To sacrifice oneself, to expose the king, and to come out in psychological attack – this is the mind-bending madness of Talev’s style. It’s only a shame that there are so few figures in chess. Laughably few.

Sergei Spirikhin, “Possibly, Beckett”

Alexander Skidan (AS): I would like to start with a simple but cardinal question. What exactly is the Factory of Found Clothes (abbreviated to FNO in Russian)? Is it a fellowship? A collective? A community? Or is it something more? How do you think of yourselves?

Gluklya (G): We’re a group and this says just about everything…

AS: Two is a very strange constellation; usually a group consists of a number of people, three as a minimum. From the earliest days of the first Christian communities, the spirit of collectivity has been defined by the presence of a third party. But two isn’t quite a community, or a collective. At the same time, the “Factory” in “Factory of Found Clothes” implies a process of production that involves an entire multitude of people, some of whom are completely anonymous and unknown. They can come and go, but like fertile topsoil, their presence in the background can give rise to something that is later given the name of art. This is the kind of growth of collectivity that I would like to talk about with you today.

Tsaplya (Ts.): In the very beginning, in 1995, we used to say that FNO is a “well-organized day-dream”. And we didn’t only construct this space of the “daydream” on the territory of art, but in life at large. Of course, this was so typical for Petersburg, but at the time, it was important for us to create a game with rules that might seduce other people aside from ourselves. This, actually, is what happened, which is why FNO made the impression of being this huge organization.

AS: But you immediately called yourself a Factory, a word from a completely different context…

G: This was irony in relation to Warhol, the complete opposite of his Factory. For Warhol, the main thing was mass-production, the refusal of anything subjective and personal; even if his freedom was the freedom of a robot, some kind of unthinkable lightness shines through. With us, it was the exact opposite: things that seemed very subjective and appeared to be very intimate and autistic actually revealed the secret emotional experiences connected to hidden processes of living together…

AS: In my view, this dissonance has created a gap, a creative opening. Sure, these were little nets, traps and pitfalls, but they were extraordinarily productive just because of their lack of convergence. But the word Factory itself with its mechanistic connections rhymed successfully with the uncertain, washed-out form of collectivity that the Petersburg tradition represents. Unconsciously, FNO was heir to this very form, a form that was disconnected and not tied down to one form of activity or another. I mean “The Engineers of Art”, “The Society of Friends of Mayakovsky”, or Kurekhin’s “Pop-Mekhanika”, for that matter. Their activities couldn’t be reduced to some product, to paintings, texts, performances, or concerts, but basically produced a life-style. It is as if the mechanic quality of the name held together and concentrated the elusive spirit of the community to a single point, endowing it with a formal boundary. Strictly speaking, dissonance is a poetic device, the failure of the names to correspond with their things. In this failure to correspond, there is a certain amount of air to captivate and capture the audience, to involve it in the process of co-creativity. This moment of “capture” is veiled and simultaneously stimulated by its “absurd” name. We could remember the Oberiut-school of transrational poetry, and their famous performance “Three Left Hours” in the House of Printing toward the end of the 1920s, a performance that was absolutely essential to the Petersburg tradition: at some point, someone was reciting poetry on the corner of Nevsky and Sadovaya, which they announced in the House of Printing and paused. Of course, no one in the audience could hear the poems being recited, but what was important was the absurd gesture per se.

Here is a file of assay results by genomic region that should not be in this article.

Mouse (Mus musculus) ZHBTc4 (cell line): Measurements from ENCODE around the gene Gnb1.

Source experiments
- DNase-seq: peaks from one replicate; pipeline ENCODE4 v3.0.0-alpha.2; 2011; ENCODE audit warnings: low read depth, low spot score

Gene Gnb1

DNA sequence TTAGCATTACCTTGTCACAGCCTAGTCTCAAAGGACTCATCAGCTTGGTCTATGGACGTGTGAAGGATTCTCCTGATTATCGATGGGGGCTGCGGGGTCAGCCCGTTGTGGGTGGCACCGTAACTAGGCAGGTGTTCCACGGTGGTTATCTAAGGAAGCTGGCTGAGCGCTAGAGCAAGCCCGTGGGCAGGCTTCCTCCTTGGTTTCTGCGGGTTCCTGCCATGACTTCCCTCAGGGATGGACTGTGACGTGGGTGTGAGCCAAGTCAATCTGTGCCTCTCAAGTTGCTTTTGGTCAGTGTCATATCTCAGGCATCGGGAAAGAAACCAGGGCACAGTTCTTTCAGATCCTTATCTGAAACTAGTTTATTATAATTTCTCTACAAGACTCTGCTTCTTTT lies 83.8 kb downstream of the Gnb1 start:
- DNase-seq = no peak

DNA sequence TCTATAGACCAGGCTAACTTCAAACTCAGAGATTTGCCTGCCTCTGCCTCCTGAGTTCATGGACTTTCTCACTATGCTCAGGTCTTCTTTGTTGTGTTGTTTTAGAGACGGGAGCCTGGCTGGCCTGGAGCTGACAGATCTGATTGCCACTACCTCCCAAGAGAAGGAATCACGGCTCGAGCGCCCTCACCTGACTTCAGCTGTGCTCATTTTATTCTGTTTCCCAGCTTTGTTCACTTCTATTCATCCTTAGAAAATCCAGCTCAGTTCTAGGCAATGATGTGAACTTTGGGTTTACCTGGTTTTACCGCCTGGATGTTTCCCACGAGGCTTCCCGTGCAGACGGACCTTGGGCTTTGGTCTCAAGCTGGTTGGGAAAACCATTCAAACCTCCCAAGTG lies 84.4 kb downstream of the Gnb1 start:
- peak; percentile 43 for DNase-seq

In connection with this, another question comes to mind. There is also a failure to correspond or a conflict between living and partying together spontaneously and developing artistic strategies that demand a conscious approach, reflections, and planning. How do you cope with this? Where is the boundary between your inner experience of living together and the outer frame of the project’s realization?

G: Of course there’s a conflict if you try to build everything on relationships between people: these relationships are always full of conflict, and if there’s no asceticism, no spiritual practice, then everything just falls apart.

Dmitri Vilensky (DV): What’s spiritual practice, I don’t quite understand…

G: I understand “spiritual practice” – and the quotation-marks aren’t casual – as the constant pressure that results from working not alone but with others. This really is tension, and not a sense of fellowship. The result is that you feel responsible in a twofold way, for yourself and for the other. For me, for an example, it was really hard work to develop a kind of virtual organ for the asceticism of uniting my own space with the space of some strange. Because beforehand, a great deal of strength was exerted in defending my space from the intrusions of the outer world, in the course of which I negated what was actually most positive. Because when you work with someone, you’re always sacrificing something, which gives rise to the feeling of fellowship in favor of the common. If you don’t like the term “spiritual practice”, let’s think up some other term, maybe like disciplinary practice or self-education.

Ts.: Work in a group like ours is always difficult and takes a path paved by compromise. These compromises limit you and create an external pressure. This leads to inner tension, which then results in something you yourself had not expected. In this way, compromise becomes a positive phenomenon, and this, to be honest, is something that is difficult to realize a lot of the time.

G: I wouldn’t call it pressure but exchange…